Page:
Yoo and Addington Visit Congress, Say Nothing

Today’s House Judiciary Committee questioning of John Yoo and David Addington, architects of the Bush Administration’s interrogation policies, was not impressive.

Yoo was a deputy assistant attorney general in the Department of Justice’s Office of Legal Counsel and Addington was and is Dick Cheney’s consigliere. They were present at the formation of the administration’s policies on which interrogation tactics are permissible and which are not, and they have spent the six or seven years since revisiting, studying, and defending those policies. Some of the congressmen questioning them weren’t even in Congress when the policies were formed, and none of them have focused on these issues full-time.

As a result, the questioning was at times laughably one-sided. Addington often showed his questioners little respect, and deliberately provided long and unnecessary citations to chew up their allotted time. Despite his reputation as a whip smart lawyer, he repeatedly claimed to not remember certain key meetings or events. Yoo, either because he has a greater sense of shame or because he is simply a less artful participant in the hearings dance, would admit that he did know certain things but that he couldn’t specify them because the Department of Justice had prohibited him in advance for doing so.

The chairman of the hearing, Representative Jerrold Nadler (D-NY), repeatedly responded to Yoo’s claims that the DOJ prohibited him from answering by demanding to know exactly what privilege Yoo was invoking in order to avoid testifying. Yoo asserted two things: first, attorney-client privilege, which he largely dropped after Nadler pointed out that such privilege was not allowable in Congress, only in courts; and second, that answering would inevitably reveal sensitive matters of national security.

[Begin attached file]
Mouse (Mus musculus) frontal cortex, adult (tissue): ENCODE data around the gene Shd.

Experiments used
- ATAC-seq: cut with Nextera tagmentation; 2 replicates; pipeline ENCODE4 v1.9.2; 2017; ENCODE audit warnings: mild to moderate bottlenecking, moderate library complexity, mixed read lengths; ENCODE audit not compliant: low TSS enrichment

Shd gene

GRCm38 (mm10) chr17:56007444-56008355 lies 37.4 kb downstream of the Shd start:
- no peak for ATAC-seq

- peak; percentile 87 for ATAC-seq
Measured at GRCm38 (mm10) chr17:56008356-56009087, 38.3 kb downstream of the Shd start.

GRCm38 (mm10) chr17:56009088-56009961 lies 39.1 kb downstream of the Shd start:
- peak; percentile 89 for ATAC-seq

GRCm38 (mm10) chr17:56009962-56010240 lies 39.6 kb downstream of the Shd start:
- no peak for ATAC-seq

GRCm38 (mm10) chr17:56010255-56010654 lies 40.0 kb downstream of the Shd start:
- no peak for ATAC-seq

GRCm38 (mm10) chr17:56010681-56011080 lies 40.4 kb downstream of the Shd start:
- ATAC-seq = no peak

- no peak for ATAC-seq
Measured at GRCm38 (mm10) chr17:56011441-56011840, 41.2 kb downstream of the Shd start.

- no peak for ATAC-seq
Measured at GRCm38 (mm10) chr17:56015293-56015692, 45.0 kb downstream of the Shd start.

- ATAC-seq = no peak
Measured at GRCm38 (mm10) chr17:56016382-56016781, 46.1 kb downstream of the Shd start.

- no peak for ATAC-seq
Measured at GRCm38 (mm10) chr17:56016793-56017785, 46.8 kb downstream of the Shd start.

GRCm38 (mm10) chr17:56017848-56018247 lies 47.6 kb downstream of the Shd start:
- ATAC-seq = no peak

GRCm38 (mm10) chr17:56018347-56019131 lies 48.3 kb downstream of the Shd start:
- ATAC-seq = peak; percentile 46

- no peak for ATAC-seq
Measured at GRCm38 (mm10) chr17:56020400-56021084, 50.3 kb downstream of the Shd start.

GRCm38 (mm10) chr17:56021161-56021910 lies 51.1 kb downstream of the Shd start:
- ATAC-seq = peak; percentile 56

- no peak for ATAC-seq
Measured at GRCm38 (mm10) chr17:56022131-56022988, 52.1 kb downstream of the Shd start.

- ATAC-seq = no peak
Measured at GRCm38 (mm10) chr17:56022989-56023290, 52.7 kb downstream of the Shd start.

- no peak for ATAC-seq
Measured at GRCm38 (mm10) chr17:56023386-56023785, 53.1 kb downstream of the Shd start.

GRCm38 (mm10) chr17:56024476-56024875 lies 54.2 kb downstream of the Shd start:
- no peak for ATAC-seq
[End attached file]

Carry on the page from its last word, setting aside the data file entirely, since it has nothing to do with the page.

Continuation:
Eventually, however, it became clear that in some instances, neither of those assertions applied. At one point, for example, Yoo insisted that he couldn’t say whether a military program called Survival Evasion Resistance Escape (SERE) was the basis for the administration’s interrogation methods, supposedly due to the DOJ’s instructions. Nadler pointed out that Steve Bradbury, the current head of the DOJ’s Office of Special Counsel, Yoo’s old unit, admitted to Congress that SERE was in fact the basis for interrogations. The guy sending Yoo the instructions had answered the question Yoo claimed that he couldn’t. Neither a vague attorney-client privilege nor national security were at question.

At another juncture, Yoo was asked if then-Attorney General John Ashcroft ever expressed concern that Yoo was communicating too frequently with Addington and other members of the White House, instead of with him. Yoo said that under the DOJ’s instructions, he couldn’t answer.

Yoo said the DOJ has already decided that the subjects in question fell within either attorney-client privilege or “executive deliberative process privilege.” It slowly dawned on everyone, including Yoo, that Yoo’s position was that before the DOJ had heard today’s questions, it already knew the answers would be impermissible. And further, it had the right to issue a blanket prohibition on Yoo’s most problematic answers. Eventually Yoo stopped trying to justify the instructions from the DOJ, pleading with Nadler, “The Department of Justice gave me these instructions, sir, and I can’t go beyond them. These are the instructions they gave me in an email and I have to follow them.”

As you would expect, the congressmen lost their cool, repeatedly. Rep. Keith Ellison (D-MN) wasted several of his five minutes arguing with Yoo over the definition of the word “implement,” or, more accurately, whether Yoo knew the definition of the word “implement.” Rep. Mel Watt (D-NC) choose to ignore Yoo and Addington entirely, calling the process of questioning them akin to “banging my head against the wall,” and spoke with a Democratic witness for his five minutes.

Rep. Artur Davis (D-AL) seemed to realize that he couldn’t catch the witnesses in a contradiction, nor get them to admit to anything they hadn’t admitted to previously. Even on the question of whether or not the president has the right to bury a detainee alive, the assembled congressmen couldn’t get a straight answer. Instead, Davis lectured the witnesses on their arrogance. When these policies were being formed, he told the witnesses, you had a Republican House and Republican Senate. “You had a Congress that was a rubber stamp for the administration’s national security agenda…. Everyone in this room knows to an absolute certainty that they would have given you everything you wanted in October 2001 if had you bothered to ask.” If the Administration had gone to the heads of the appropriate congressional committees, they would have rewritten the laws to make the Administration’s decisions easier and better founded. If you had done this, Davis said to Yoo and Addington, you wouldn’t be sitting here alone defending indefensible policy. Congress would share the blame.

It was the only point Davis could make. Yoo and Addington had little to say in response.


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